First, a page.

I very much welcome you all's comments since I have no idea how to formulate general advice here, and while I accept that maybe there is no general advice to give, I'd still like a sense of how actual humans who aren't me attempt to negotiate the arrogance/humility aspect of philosophy.

Original link via PES.
HOW IS JONATHAN RAUCH SO AWESOME? I mean, yeah, this isn't the column I would write about Red Families vs. Blue Families, but it is still so much more focused on the most important issues than approximately 99% of the reviews/articles/responses I've read so far, and so completely free from pharisaism . When I went to see him talk about his gay-marriage book he was totally self-overhearing, too, which as you know is one of my absolute most admired traits in any person. It's just so refreshing to see someone actively avoid opportunities to "charge them for it."

Tuesday, May 04, 2010

HELL IS FOR CHILDREN: Because my life is one giant roulette wheel and I am the shiny ball, I decided to start my Eastertide by reading a 500-page Hungarian Holocaust novel.

Janos Nyiri's Battlefields and Playgrounds is one of the best novels I've read in a long time.

Personal digression, included because it might be of interest, but skip this if you want to know about why the book is so powerful: I admit that I actually haven't read that much about the Holocaust. I've read both of my grandfather's books (The Uses of Adversity, and also The Pavement of Hell which I recommend highly--and WHOA, Amazon says there's one about the Warsaw Uprising, which I need and am ordering RIGHT NOW) and a few other things e.g. Maus and Jane Yolen's novel Briar Rose. But I have the impression, which could be wrong, that when I was growing up there was a concerted movement within American Jewry to move away from focusing on the Holocaust--a sense that Jews needed to ensure that their children didn't see Judaism as defined by attempted genocide. So while I felt really strong personal connections to the depictions of Jewish life in e.g. Stories My Grandfather Should Have Told Me or The Power of Light, I didn't seek out Holocaust narratives or feel especially connected to them. I didn't think about which of the neighbors I could trust to hide me. I'm conflicted about whether that's the best way to address the Holocaust for Jewish children; hatred of the Jews is intense and horrific and longstanding enough that I do think you don't really understand Jewish life unless you acknowledge it, but at the same time obviously Judaism is not actually defined by other people's reactions to Jews, and the Book of Esther is not the only book. To the extent that this whole digression is relevant to Nyiri, it's just to say that I don't really know what's typical for a "Holocaust novel." All I know is that I've never read one like this.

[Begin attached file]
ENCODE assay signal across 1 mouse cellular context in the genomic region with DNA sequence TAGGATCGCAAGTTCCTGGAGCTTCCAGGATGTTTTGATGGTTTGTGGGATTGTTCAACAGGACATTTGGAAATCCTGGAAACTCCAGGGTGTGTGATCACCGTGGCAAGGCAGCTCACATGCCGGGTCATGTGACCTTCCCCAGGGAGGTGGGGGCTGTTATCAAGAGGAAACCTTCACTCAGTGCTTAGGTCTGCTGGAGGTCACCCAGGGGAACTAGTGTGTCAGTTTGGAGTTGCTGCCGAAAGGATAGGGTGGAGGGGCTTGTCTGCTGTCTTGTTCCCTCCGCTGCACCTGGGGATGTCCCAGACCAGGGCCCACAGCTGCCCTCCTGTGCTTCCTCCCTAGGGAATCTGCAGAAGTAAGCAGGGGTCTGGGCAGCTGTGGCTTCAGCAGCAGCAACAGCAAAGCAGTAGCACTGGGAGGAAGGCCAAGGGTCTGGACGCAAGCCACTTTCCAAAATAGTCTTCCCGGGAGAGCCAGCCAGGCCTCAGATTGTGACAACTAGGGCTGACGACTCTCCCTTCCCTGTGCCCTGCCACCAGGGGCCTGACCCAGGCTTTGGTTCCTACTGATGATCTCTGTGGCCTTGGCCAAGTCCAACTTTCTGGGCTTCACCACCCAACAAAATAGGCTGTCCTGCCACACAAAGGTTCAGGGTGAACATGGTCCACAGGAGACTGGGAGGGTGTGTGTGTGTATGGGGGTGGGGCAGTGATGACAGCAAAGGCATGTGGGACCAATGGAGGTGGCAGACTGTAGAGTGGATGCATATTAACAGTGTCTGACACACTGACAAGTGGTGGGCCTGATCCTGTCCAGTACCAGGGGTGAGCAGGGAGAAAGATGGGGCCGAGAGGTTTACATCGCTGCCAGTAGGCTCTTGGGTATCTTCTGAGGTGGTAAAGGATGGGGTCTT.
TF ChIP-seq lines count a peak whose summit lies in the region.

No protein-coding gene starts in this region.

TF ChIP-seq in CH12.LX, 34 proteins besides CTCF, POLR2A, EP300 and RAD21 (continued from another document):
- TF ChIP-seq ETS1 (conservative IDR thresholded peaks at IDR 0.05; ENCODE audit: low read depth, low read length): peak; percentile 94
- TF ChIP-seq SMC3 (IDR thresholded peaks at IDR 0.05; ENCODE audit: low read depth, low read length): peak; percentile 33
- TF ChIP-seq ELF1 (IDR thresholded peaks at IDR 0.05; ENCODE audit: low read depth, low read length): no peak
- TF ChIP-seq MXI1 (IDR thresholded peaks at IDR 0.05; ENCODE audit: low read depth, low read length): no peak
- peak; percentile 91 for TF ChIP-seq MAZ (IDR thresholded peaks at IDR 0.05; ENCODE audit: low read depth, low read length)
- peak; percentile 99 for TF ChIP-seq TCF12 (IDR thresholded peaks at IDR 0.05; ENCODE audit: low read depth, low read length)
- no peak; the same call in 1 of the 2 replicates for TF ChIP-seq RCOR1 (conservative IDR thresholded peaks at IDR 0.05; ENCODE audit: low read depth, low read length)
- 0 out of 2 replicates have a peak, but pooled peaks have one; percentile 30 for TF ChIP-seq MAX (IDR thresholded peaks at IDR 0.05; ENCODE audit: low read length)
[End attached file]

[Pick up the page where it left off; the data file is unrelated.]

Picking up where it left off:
The protagonist is a fierce, tough, batteringly self-assured little boy. Seriously, he calls his mother a whore! (Because she takes up with a Gentile after divorcing his father.) He is ferocious and completely convinced of the rightness of his own perspective. The child's-eye perspective felt completely real. Joszka is rarely able to view things from other people's perspectives. That protects him from much of the horror around him--but not all of it.

This is also a Holocaust novel where the actual devastation of the Jewish people takes place off-screen for almost the entire time. The hell-tide is creeping nearer and nearer to his family every moment, and the reader isn't allowed to forget that, but it isn't until very late in the novel that we even see one corpse, let alone a sense of the total devastation which the novel's denouement reveals.